Ben Sasse

Senator’s newest book sees loneliness as pervasive American problem

As I read parts of U.S. Sen. Ben Sasse’s newest book, Them, I couldn’t help but be reminded of the saying of the late professor Marshall McLuhan: The medium is the message.

Sasse, a conservative Republican from Nebraska, doesn’t mention McLuhan, who wrote his famous book, Understanding Media: The Extensions of Man, before Sasse was born. Yet in chapter after chapter, he extends one of McLuhan’s theses — that the form media takes, more than its content, affects society — and extends that to technology that includes social media but goes well beyond it.

Them isn’t a political book, and there’s no indication that Sasse wrote Them as a way to promote a presidential candidacy in 2020 or beyond. But politics still lurks in the background (religion as well) as Sasse laments the growing polarization in public life and occasionally criticizes President Trump, more by implication than directly.

Sasse’s main thesis is that Americans have become lonely, falling short on interpersonal connectedness. He doesn’t propose political solutions, and he implicitly acknowledges there aren’t any complete ones, and least not yet (emphasis in original):

[W]e need to realize a sense of home in a world that looks very different than anything we’ve seen before. New technologies and experimentation will help with that. But, ultimately, it will require habits of heart and mind that introduce new neighborliness us to build new institutions into a new, more rootless age.

Where McLuhan’s famous saying comes in is in Sasse’s extensive discussion of social and news media. One of the main problems, as he sees it, is that social media and the growing use of personal tracking-based advertising tend to create echo chambers. They also increase the human tendency to see others — the “them” of the title — as part of the other Americans, as something other than the fellow citizens they are. And sometimes the very way the media are structured serves to encourage the evaluations of the other as the enemy.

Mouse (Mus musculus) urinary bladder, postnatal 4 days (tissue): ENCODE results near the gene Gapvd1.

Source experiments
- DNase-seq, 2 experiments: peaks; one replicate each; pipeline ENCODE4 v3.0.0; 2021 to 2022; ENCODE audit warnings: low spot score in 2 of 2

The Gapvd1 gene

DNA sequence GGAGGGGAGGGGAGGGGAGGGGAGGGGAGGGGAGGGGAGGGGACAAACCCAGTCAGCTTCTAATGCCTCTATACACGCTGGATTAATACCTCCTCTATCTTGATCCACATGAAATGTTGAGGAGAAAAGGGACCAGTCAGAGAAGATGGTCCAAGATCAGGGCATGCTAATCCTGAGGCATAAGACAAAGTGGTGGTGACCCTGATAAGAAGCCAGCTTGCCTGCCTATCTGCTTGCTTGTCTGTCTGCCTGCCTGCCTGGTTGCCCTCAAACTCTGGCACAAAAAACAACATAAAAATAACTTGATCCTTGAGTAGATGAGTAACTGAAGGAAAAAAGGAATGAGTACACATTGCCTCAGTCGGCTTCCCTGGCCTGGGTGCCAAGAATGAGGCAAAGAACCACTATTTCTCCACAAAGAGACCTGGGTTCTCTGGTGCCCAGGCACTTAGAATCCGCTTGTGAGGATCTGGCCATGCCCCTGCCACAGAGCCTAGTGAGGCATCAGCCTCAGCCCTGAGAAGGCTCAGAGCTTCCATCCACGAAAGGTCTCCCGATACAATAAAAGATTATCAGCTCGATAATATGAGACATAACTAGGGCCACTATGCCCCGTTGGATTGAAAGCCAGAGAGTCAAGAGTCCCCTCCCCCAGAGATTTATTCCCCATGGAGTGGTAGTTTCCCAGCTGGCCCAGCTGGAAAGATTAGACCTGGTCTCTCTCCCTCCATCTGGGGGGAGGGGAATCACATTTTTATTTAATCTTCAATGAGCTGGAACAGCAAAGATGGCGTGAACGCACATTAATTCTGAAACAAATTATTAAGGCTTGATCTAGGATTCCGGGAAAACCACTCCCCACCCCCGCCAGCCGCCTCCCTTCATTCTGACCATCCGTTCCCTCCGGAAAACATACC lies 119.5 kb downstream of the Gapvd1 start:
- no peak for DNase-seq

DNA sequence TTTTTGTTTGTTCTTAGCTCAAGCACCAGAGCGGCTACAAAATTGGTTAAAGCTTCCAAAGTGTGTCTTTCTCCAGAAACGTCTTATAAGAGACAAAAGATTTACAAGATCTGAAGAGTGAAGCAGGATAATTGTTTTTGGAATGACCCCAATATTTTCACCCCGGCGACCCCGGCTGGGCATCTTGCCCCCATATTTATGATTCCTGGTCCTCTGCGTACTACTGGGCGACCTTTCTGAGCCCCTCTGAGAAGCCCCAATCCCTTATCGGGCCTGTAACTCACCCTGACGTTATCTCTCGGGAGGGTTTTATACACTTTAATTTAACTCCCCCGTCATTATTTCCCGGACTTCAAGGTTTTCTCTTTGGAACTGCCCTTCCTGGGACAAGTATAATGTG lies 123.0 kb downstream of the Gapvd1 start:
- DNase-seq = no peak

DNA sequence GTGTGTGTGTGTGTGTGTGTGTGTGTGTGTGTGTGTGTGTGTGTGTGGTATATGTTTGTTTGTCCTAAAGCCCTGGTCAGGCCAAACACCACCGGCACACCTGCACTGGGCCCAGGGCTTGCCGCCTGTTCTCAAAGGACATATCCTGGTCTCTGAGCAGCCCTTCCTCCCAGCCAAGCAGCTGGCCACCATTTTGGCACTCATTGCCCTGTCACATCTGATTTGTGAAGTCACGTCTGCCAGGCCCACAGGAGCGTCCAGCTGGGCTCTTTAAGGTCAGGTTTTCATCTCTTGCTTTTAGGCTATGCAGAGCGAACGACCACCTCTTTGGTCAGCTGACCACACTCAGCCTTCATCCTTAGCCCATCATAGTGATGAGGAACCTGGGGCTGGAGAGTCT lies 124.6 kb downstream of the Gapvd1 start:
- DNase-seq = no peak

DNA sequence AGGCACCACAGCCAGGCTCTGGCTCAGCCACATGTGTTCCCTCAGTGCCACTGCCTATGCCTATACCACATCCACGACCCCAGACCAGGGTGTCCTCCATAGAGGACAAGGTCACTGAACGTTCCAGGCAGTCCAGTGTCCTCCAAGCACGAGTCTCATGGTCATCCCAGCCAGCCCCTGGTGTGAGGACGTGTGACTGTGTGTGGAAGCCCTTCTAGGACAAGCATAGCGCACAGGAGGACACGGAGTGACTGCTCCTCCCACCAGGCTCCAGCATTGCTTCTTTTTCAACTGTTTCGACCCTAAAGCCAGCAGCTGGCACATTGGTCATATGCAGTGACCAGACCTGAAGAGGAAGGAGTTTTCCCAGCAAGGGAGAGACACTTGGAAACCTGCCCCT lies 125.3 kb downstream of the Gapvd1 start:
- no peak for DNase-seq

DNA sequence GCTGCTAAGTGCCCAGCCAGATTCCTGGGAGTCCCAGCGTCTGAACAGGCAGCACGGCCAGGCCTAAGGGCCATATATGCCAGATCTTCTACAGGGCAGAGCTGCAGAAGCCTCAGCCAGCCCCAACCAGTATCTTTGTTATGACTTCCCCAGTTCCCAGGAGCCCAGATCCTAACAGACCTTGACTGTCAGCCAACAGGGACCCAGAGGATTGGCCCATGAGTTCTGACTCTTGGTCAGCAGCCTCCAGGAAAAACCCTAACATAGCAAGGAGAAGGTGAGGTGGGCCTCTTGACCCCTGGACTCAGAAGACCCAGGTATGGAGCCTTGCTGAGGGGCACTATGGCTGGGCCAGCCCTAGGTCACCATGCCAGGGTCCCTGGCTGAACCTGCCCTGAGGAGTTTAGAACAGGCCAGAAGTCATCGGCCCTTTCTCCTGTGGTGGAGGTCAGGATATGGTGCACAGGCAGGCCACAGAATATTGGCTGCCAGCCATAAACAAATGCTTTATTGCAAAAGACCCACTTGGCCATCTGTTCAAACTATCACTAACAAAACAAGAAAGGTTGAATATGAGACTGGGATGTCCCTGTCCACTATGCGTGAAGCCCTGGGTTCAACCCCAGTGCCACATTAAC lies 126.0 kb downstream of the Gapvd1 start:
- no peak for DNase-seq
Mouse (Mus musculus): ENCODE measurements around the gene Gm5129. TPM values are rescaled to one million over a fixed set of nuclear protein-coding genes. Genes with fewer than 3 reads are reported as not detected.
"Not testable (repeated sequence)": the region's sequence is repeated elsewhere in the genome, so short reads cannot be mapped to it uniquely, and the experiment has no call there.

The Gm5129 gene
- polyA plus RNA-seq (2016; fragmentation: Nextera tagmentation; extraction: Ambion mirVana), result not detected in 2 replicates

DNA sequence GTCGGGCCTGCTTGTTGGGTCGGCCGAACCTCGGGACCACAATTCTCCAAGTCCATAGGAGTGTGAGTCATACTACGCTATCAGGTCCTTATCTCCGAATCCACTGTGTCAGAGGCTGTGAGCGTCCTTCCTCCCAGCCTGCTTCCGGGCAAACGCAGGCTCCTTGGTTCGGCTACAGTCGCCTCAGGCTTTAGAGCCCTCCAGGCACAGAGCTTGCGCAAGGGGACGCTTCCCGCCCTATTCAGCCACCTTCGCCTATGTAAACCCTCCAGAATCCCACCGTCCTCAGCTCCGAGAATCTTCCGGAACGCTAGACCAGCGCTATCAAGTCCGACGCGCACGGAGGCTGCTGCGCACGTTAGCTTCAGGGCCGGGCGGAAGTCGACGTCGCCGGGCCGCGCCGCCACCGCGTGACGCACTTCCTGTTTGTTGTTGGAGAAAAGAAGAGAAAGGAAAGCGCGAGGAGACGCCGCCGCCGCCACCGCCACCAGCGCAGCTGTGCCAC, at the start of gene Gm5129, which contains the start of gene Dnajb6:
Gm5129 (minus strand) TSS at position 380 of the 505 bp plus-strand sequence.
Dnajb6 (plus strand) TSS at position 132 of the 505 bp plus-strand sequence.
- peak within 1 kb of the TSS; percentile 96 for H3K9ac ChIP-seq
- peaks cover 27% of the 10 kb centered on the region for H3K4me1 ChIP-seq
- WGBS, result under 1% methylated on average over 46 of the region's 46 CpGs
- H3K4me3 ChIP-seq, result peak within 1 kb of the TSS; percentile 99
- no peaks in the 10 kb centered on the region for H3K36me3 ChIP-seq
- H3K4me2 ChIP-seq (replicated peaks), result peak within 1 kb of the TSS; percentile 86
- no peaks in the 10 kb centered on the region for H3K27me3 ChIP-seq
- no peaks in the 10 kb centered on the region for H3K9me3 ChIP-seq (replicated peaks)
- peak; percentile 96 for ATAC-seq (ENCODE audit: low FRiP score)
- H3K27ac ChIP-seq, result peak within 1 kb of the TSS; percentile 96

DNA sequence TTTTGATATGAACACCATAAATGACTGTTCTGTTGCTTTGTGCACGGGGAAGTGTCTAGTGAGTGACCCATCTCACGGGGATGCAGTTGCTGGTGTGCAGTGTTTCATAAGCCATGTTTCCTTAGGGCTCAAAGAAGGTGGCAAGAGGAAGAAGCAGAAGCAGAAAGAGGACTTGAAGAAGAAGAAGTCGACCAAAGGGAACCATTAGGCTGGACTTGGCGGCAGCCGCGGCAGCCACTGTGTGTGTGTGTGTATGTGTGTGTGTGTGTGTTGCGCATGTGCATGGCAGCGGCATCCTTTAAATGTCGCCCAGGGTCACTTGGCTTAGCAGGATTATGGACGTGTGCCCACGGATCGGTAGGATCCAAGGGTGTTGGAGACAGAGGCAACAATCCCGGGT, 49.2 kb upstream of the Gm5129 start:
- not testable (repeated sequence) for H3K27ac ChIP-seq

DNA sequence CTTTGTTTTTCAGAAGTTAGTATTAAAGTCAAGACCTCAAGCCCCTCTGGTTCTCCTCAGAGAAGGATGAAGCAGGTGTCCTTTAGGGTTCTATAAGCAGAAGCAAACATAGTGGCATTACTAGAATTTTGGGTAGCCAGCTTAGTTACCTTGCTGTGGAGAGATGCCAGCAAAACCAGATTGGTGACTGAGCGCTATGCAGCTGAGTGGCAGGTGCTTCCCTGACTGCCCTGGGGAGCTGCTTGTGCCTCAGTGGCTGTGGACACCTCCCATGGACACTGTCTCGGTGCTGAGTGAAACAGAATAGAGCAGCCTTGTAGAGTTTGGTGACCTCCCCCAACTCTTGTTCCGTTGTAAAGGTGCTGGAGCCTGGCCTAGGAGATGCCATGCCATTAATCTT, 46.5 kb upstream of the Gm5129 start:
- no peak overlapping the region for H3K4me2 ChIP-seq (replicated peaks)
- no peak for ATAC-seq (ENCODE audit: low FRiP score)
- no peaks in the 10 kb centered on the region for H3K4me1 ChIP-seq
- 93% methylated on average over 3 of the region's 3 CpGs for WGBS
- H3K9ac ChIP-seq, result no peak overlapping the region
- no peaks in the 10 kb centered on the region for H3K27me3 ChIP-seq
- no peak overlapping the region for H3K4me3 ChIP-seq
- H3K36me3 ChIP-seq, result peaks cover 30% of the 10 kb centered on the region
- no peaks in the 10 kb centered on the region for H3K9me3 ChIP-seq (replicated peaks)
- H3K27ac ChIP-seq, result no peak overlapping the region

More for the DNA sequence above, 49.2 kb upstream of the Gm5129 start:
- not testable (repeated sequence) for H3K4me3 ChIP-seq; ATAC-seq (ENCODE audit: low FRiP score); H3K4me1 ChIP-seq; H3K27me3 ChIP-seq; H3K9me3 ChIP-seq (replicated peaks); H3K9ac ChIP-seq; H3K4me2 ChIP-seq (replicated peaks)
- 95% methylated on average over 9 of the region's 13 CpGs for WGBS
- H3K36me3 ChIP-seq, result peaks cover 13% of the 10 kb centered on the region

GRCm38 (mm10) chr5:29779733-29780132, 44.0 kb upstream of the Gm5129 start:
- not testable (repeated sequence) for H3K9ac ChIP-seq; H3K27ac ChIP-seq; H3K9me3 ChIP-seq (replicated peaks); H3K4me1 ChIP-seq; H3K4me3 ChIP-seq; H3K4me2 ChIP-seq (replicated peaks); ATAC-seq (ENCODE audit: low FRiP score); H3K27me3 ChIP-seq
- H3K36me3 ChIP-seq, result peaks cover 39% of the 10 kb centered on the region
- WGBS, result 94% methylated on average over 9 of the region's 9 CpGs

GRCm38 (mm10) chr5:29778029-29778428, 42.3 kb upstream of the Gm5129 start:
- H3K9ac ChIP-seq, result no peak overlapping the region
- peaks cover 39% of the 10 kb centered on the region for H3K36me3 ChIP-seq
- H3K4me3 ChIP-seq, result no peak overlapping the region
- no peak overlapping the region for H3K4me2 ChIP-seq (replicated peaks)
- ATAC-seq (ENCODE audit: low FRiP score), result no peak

The result, as Sasse sees it, is potentially dire:

We are in a period of unprecedented upheaval. Community is collapsing, anxiety is building, and we’re distracting ourselves with artificial political hatreds. That can’t endure — and if it does, America won’t.

It all makes for an engaging read. But two things prevent me from giving five stars to this book:

  • First, Sasse tackles a wide array of changes in our society that be believes contribute to loneliness and other-ization, among them automation, the growth of fake news, the hundreds of TV channels available, easy access to pornography, the growth of artificial intelligence, and campus political correctness, just to name a few. He discusses an abundance of technology-related changes in culture, but he never really ties their significance together until the last chapter, which seemed a bit rushed.
  • Although Sasse clearly deplores racism, he fails to address how privilege relates to societal changes. While he hearkens back at times to more unified America, he doesn’t address the fact that there were plenty, among them racial minorities, who did not enjoy the benefits of that unity nor necessarily feel a part of it.

Despite these shortcomings, Sasse offers a thought-provoking perspective on changes in American culture, changes that fall outside the usual fodder of talk radio and talking-heads TV.

Photo of Ben Sasse by Matt Johnson; CC BY 2.0.

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